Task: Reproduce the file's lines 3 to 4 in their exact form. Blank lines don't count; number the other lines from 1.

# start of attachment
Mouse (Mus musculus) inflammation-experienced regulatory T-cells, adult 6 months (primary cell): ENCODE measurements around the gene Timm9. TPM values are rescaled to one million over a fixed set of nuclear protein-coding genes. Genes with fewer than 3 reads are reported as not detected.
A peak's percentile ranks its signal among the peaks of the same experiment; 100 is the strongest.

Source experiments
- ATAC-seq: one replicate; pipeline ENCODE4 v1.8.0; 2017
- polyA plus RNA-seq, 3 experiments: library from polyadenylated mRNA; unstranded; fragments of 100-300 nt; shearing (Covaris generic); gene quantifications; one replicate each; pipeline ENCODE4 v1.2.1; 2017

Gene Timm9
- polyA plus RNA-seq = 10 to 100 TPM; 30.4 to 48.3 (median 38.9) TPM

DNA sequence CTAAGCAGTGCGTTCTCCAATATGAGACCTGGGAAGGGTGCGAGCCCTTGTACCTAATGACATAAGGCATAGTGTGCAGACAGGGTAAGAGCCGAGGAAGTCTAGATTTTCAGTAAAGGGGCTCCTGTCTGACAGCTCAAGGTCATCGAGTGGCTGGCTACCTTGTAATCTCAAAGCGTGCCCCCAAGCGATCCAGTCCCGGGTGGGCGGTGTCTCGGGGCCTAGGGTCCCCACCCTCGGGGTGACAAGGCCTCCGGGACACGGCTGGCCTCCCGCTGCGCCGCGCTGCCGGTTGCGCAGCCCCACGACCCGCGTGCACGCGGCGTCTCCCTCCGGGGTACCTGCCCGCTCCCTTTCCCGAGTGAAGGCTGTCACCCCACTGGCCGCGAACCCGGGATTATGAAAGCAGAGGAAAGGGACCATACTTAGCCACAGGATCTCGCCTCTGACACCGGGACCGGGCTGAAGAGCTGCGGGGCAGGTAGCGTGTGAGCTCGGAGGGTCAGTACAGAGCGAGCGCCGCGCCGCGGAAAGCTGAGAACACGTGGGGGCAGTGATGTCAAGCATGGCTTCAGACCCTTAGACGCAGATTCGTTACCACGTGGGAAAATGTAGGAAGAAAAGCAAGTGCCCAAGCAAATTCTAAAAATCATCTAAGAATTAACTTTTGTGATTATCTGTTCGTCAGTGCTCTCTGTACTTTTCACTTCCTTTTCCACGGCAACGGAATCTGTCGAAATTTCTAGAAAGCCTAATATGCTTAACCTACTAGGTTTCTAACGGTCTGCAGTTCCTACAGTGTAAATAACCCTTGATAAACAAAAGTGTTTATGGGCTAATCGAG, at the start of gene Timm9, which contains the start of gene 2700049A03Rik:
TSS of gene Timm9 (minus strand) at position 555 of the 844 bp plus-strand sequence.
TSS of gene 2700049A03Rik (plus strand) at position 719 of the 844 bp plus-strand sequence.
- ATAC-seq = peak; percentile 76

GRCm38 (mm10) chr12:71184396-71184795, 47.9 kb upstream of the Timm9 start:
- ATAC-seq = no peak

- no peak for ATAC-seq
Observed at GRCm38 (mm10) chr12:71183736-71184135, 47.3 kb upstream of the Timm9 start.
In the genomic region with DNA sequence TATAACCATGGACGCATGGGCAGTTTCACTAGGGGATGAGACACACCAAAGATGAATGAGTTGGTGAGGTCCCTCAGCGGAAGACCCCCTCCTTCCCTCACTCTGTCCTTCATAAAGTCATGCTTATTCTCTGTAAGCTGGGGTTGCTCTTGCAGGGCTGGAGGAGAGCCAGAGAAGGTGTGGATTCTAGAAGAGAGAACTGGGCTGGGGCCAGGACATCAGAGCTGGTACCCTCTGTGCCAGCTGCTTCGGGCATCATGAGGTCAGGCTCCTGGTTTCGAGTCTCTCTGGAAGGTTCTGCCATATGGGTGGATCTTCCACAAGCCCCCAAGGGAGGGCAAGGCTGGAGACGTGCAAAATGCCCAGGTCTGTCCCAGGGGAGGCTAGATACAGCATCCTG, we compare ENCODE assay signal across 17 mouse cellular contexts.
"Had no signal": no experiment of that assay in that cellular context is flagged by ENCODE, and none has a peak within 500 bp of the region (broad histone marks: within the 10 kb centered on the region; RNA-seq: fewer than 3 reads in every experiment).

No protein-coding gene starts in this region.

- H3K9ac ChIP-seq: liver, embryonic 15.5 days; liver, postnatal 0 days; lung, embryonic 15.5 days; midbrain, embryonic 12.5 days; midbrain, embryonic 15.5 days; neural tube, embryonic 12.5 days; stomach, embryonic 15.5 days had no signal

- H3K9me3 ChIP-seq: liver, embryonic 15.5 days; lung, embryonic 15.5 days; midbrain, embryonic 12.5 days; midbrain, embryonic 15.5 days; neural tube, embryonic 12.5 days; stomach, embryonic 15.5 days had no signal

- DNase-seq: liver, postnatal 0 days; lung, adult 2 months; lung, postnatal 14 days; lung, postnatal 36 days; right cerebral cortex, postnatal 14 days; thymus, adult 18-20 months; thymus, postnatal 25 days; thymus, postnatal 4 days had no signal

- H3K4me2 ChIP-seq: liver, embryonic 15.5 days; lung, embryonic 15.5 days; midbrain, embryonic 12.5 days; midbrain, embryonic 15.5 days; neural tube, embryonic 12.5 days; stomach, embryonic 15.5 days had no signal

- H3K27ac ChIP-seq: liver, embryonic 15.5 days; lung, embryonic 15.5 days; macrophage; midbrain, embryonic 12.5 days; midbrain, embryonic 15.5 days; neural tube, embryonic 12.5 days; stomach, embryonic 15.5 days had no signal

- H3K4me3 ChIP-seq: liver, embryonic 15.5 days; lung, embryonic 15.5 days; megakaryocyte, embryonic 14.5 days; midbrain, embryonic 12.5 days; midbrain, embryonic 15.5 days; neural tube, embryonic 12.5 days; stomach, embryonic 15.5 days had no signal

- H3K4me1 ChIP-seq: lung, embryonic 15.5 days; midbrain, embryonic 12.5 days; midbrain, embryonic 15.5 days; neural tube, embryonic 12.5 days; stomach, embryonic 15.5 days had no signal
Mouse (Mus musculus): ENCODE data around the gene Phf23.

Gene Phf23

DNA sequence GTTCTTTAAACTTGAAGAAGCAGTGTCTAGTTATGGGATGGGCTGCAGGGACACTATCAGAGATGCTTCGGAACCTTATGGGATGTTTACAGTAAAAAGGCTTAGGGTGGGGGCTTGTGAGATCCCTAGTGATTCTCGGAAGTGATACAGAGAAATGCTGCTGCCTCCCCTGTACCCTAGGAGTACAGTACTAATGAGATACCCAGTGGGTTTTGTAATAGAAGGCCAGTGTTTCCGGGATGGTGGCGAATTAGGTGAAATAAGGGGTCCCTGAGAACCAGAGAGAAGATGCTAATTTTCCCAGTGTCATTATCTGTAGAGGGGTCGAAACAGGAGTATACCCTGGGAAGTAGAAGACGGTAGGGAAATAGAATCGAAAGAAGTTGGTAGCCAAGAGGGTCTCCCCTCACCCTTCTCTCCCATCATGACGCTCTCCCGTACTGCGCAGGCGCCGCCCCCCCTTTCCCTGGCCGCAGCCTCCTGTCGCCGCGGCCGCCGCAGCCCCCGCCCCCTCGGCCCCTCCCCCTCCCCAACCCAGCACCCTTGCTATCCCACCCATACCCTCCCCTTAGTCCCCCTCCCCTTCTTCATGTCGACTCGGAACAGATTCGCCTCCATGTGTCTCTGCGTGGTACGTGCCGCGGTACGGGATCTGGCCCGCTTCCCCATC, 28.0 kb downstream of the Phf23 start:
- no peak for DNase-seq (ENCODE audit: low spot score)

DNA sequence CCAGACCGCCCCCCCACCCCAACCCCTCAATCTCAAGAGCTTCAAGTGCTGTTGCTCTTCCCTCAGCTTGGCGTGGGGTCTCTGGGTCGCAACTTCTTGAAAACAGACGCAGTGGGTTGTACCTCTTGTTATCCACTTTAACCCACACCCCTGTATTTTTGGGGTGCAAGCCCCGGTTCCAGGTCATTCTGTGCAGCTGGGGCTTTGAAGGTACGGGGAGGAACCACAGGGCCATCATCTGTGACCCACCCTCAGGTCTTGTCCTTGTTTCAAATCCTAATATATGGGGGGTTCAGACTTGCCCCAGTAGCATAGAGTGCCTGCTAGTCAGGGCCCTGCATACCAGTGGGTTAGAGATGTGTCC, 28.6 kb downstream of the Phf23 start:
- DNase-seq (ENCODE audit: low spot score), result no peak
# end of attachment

Source experiments
- ATAC-seq: one replicate; pipeline ENCODE4 v1.8.0; 2017